Update from agriculture working group

A Farmers Field School (FFS) has been established where farmers are trained in growing less water consuming paddy and crop varieties as part of the Sustainable Water Resource Management-project in West Bengal, India. 

Farmers are taught the System of Rice Intensification (SRI) method in the FFS. The SRI-method is a labour-intensive rice growing method aimed at increasing yield of rice fields and lowering water usage by only using young rice plants and growing them in a wide spaced pattern in moist soil.

An analysis of crop data from the 2020 spring season showed the yield from SRI paddy fields was 37 % higher than normal rice fields, and the income per sowed kg seed was 176 % higher when comparing 9 of the most common rice varieties. Beside workshops focusing on SRI-methods the farmers have been trained in growing potatoes in mud.

The Baseline Survey made in the beginning of the project in 2018, showed that only 27 out of the 227 (9.9 %) respondents were familiar with the SRI method, and only 4 of the 27 were also practicing it (1.5 %).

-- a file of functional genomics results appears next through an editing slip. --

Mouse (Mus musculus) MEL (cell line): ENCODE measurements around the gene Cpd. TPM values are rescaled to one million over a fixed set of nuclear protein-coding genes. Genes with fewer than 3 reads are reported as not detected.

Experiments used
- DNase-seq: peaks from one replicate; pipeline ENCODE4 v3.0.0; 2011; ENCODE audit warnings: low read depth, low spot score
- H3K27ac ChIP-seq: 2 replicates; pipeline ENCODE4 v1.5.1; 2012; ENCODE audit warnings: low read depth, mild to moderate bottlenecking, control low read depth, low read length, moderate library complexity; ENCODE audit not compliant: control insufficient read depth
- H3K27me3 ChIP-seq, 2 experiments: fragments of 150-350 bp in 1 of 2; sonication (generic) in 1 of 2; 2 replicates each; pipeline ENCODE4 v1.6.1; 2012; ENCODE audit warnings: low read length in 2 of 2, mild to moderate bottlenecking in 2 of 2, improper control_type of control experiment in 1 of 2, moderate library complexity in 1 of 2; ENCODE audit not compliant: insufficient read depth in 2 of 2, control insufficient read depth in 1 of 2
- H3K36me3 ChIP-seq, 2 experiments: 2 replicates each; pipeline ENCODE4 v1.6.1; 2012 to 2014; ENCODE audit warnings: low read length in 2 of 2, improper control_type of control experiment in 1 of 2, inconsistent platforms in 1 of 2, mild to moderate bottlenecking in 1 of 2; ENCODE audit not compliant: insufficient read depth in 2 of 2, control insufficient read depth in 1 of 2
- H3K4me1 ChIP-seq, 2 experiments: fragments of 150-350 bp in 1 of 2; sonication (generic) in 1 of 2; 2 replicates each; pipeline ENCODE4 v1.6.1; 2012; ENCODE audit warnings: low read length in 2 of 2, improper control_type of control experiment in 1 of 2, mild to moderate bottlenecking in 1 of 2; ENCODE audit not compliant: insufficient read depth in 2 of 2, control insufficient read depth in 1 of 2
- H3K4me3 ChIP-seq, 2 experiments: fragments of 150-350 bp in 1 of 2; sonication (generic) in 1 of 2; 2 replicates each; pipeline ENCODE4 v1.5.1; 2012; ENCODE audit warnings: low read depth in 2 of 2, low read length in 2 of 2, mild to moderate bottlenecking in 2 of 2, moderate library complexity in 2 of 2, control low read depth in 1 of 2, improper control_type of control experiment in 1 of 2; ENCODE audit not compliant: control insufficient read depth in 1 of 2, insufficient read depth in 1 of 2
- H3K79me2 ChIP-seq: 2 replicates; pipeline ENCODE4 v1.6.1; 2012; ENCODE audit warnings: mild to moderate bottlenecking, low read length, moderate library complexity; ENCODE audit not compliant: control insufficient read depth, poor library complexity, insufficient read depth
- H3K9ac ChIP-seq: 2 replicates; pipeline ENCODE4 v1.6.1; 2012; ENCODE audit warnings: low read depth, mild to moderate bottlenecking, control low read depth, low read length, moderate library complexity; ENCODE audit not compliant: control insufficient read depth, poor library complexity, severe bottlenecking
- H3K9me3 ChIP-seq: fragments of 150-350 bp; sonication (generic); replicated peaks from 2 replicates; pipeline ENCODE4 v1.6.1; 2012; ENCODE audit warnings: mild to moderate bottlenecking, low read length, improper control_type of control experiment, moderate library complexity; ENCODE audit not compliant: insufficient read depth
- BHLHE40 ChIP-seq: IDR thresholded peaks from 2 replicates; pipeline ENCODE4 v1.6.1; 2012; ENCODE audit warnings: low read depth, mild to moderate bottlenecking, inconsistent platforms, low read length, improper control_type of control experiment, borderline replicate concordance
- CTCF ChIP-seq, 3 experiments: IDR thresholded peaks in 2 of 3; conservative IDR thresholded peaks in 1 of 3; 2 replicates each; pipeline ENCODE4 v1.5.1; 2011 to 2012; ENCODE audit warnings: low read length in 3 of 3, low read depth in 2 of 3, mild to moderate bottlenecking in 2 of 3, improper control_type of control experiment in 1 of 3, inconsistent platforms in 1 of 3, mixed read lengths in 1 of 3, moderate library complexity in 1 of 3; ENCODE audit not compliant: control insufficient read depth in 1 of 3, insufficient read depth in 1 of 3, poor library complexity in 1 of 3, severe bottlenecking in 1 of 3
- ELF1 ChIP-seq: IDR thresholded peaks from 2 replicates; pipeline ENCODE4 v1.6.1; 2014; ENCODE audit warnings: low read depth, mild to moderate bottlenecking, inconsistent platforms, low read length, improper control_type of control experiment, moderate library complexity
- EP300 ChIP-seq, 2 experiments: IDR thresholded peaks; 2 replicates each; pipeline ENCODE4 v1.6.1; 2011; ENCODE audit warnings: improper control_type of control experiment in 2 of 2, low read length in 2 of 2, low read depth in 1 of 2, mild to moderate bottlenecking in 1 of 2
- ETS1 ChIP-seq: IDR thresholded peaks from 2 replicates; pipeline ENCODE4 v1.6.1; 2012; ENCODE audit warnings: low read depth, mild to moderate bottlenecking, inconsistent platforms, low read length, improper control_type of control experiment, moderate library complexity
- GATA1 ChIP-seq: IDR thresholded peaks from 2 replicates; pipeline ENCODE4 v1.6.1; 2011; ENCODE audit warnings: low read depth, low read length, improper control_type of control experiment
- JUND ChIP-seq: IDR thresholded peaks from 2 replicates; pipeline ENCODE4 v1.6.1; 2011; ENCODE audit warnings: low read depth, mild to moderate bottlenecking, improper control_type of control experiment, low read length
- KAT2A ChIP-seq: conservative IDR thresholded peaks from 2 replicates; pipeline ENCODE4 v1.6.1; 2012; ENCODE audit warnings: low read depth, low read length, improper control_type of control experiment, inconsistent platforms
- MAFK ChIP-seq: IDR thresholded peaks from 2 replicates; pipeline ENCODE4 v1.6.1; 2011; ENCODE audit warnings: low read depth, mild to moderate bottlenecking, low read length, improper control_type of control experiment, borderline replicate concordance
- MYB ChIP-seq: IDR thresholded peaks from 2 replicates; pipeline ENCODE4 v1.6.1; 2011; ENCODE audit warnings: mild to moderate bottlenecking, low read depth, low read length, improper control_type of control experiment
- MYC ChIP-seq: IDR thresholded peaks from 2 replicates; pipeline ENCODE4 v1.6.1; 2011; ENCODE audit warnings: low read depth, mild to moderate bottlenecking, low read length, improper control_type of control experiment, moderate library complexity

In fall 2020 59 farmers have participated in the FFS. 49 of the 59 farmers have been trained in SRI-method and 25 of them are now practicing the new cultivation form, which gives a success rate of 51 %. The remaining 10 farmers have been trained in growing potatoes in mud. Out of these farmers all 10 are now cultivating the mud potatoes, corresponding to a success rate of 100 %. Below is a diagram of the areas where the farmers are from and the number of farmers that are practicing the new methods.

Chart

The Farmers Field School is facilitated at the JGVK headquarter in Joygopalpur but the workshops are intended for all farmers in the district of South 24 Parganas. The map below shows the villages where the participating farmers live and how many farmers that are practicing the new methods. 

Map showing the location of where farmers have been coming from to the FFS at JGVK headquaters. 

It is seen on the map that 62 % of the participating farmers live within a distance of 12 km from JGVK. The map shows a tendency that the further the village is from JGVK, the less the farmers have been participating in the FFS.

We hope that the great work at the Farmers Field School will continue so more farmers are able to participate in the workshops and learn new methods that will make agriculture more sustainable, and villages more climate change resilient.